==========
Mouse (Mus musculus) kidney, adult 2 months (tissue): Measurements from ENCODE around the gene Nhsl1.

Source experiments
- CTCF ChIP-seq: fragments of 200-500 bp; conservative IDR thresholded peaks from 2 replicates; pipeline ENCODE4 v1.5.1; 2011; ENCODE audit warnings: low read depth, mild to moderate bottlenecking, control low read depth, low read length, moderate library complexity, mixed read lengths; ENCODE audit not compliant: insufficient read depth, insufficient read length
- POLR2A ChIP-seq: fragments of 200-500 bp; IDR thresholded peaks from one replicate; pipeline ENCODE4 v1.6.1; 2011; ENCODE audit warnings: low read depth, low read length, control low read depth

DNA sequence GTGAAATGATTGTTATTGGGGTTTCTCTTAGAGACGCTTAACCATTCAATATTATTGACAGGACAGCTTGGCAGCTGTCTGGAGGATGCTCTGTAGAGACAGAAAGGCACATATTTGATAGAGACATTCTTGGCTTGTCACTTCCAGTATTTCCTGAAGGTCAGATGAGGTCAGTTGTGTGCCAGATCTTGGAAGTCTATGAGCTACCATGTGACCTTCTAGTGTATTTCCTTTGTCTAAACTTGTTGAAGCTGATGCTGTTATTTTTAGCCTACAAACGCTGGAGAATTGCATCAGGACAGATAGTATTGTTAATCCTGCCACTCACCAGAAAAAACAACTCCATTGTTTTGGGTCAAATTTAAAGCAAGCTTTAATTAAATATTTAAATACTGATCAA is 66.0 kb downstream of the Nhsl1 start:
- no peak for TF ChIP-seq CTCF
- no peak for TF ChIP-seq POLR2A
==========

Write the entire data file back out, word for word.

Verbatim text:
Mouse (Mus musculus) kidney, adult 2 months (tissue): Measurements from ENCODE around the gene Nhsl1.

Source experiments
- CTCF ChIP-seq: fragments of 200-500 bp; conservative IDR thresholded peaks from 2 replicates; pipeline ENCODE4 v1.5.1; 2011; ENCODE audit warnings: low read depth, mild to moderate bottlenecking, control low read depth, low read length, moderate library complexity, mixed read lengths; ENCODE audit not compliant: insufficient read depth, insufficient read length
- POLR2A ChIP-seq: fragments of 200-500 bp; IDR thresholded peaks from one replicate; pipeline ENCODE4 v1.6.1; 2011; ENCODE audit warnings: low read depth, low read length, control low read depth

DNA sequence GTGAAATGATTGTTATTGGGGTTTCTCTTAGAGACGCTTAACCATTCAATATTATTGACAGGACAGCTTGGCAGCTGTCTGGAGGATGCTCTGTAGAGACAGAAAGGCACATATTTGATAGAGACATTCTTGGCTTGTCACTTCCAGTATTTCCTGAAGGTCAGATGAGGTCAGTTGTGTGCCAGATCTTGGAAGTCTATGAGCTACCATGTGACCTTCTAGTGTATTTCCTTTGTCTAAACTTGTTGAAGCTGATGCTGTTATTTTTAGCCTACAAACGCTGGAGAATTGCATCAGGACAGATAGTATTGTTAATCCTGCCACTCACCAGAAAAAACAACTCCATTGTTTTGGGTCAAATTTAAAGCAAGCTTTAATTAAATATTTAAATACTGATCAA is 66.0 kb downstream of the Nhsl1 start:
- no peak for TF ChIP-seq CTCF
- no peak for TF ChIP-seq POLR2A